“While not every ICO or cryptocurrency-related investment is a fraud, it is important for individuals and firms selling these products to be mindful that they are not doing so in a vacuum,” says Joseph P. Borg, President of NASAA and Director of Alabama Securities Commission. “State and provincial laws or regulations may apply, especially securities laws. Sponsors of these products should seek the advice of knowledgeable legal counsel to ensure they do not run afoul of the law. Furthermore, a strong culture of compliance should be in place before, not after, these products are marketed to investors.”

The NASAA operation has already resulted in over 200 investigations and 45 enforcements, as of last month, to the applause of the SEC.

The SEC’s own first strikes arrive amidst a crypto slump, as several leading coins, including Bitcoin, Ethereum, and Ripple, are exploring new lows.

“U.S. securities laws protect investors by subjecting broker-dealers and other gatekeepers to SEC oversight, including those offering ICOs and secondary trading in digital tokens,” Stephanie Avakian, Co-Director of the SEC’s Enforcement Division says. She encourages developers of businesses in digital asset trading to contact the SEC “for assistance in analyzing registration and other securities law requirements.”

Any of the many crypto firms still operating unregistered would be wise, at this point, to square up.

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A tribal member of the Choctaw Nation, Brian grew up in the Silicon valley under the technological mentorship of Steve Wozniak. He's lived, worked and traveled all over the world, and now writes and makes films in the Pacific Northwest.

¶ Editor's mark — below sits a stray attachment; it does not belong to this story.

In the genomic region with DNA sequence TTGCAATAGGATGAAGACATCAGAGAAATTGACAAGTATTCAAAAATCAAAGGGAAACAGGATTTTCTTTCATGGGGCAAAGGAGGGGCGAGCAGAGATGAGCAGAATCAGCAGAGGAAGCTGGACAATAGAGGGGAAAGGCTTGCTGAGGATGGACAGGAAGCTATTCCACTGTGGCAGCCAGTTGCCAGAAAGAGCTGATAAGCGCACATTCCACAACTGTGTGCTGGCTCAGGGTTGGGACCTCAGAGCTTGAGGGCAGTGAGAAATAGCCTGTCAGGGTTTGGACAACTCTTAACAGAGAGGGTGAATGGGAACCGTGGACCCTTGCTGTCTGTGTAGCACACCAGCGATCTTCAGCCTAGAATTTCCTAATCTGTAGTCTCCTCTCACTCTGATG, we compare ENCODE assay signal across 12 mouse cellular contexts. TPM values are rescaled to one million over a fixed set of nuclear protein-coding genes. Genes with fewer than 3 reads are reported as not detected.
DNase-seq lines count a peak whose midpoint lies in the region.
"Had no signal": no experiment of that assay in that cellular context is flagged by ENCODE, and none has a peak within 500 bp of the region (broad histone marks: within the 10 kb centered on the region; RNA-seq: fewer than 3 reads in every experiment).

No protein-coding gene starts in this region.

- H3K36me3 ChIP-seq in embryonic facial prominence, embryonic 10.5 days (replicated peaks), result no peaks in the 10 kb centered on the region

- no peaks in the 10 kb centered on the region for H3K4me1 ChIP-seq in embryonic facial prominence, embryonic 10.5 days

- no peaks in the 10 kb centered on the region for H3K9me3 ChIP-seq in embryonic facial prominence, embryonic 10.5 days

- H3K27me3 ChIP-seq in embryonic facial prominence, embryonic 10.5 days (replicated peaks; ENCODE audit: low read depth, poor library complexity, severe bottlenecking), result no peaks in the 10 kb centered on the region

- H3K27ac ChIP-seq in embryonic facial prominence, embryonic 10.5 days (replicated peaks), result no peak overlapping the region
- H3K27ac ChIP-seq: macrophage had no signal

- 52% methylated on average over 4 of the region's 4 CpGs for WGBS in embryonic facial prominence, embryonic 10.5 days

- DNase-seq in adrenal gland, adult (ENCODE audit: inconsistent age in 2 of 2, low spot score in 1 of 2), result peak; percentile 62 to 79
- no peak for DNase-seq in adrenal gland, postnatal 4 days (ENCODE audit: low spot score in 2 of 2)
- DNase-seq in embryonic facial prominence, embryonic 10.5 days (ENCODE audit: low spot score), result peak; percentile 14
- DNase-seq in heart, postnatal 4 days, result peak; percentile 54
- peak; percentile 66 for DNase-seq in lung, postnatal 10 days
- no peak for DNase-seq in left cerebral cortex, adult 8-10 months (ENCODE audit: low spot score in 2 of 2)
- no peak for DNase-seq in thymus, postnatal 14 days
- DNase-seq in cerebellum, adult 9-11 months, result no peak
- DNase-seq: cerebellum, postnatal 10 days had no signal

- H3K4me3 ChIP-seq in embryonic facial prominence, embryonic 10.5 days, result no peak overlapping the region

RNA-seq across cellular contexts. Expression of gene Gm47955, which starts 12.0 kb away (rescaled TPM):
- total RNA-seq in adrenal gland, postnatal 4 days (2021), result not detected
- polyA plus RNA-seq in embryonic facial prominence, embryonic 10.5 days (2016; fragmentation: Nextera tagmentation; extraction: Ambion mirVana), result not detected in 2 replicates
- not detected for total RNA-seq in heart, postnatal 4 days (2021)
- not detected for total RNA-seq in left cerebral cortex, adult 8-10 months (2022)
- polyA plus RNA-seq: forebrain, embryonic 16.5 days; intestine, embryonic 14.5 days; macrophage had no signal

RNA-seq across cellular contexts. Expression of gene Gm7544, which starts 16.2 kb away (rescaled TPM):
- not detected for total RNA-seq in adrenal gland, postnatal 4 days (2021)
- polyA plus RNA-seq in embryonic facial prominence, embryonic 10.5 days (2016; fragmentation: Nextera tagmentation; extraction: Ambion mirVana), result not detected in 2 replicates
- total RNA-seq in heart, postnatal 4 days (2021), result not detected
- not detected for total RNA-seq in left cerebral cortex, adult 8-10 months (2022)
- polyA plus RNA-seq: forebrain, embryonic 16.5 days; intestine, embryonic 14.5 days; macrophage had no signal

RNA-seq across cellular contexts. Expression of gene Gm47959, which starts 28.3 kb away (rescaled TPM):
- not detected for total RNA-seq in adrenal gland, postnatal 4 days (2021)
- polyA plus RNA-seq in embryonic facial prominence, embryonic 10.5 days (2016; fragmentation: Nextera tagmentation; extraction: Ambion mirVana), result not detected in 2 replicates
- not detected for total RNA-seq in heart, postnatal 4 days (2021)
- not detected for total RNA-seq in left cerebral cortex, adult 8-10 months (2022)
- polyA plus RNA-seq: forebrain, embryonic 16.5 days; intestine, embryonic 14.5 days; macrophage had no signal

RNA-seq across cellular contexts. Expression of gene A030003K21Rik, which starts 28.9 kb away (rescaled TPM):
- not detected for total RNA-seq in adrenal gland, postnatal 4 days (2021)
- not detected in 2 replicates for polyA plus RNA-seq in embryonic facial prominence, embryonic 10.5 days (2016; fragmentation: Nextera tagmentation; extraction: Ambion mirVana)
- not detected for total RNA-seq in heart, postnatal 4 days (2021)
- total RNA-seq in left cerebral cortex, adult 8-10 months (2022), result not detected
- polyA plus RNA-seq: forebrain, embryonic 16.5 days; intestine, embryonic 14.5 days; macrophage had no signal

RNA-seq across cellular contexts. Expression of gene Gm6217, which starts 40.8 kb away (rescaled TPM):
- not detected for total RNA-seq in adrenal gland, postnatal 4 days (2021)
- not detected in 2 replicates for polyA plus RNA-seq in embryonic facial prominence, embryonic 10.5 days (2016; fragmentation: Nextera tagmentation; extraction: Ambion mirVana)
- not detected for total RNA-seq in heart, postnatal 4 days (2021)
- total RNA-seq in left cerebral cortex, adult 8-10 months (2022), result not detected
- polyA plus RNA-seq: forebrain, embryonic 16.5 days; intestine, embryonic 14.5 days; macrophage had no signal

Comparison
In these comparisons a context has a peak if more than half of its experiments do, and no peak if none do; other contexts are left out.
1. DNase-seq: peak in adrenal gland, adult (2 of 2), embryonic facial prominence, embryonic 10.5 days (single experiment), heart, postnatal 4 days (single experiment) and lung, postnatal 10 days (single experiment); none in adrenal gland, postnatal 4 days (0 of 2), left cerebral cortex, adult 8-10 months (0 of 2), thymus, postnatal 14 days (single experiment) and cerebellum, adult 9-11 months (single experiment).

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The Block Talk Award Winners Announced 1 1110

Thanks to everyone for submitting your favorite blockchain innovators and influencers. Our editorial team had a great time learning about new projects and individuals that are building a foundation for our future with blockchain technology, and realizing amazing technological feats in the present.

While it was difficult to select just one project or individual in each category, we’re excited to announce the winners of our first inaugural Block Talk Awards.

  • Best ICO Analysis & Commentary – Tatiana Koffman, Various Outlets
  • Most Engaged Community – Rod Turner, Various Outlets
  • Favorite Blockchain Blogger – Rachel Wolfson, Forbes
  • Best Crypto Journalist – Jordan French, The Street
  • Innovative Female Founder – Amber Baldet, Clovyr
  • Best Podcast Host(s) – Joel Comm and Travis Wright, Bad Crypto
  • Favorite Blockchain Event Host – Adryenn Ashley, Loly.io
  • Top Crypto Speaker – Ian Balina, Crypto World Tour
  • Most Innovative Blockchain CEO – Trevor Koverko, Polymath
  • Top Social Entrepreneur – Evan Caron, Swytch

Winners in each category will receive a $1500 media credit on The Block Talk, access to a network of TBT Award honorees, and VIP access to TBT events in 2019.

Defrauding Crypto CEO Josh Garza  Sentenced in Landmark Case 0 100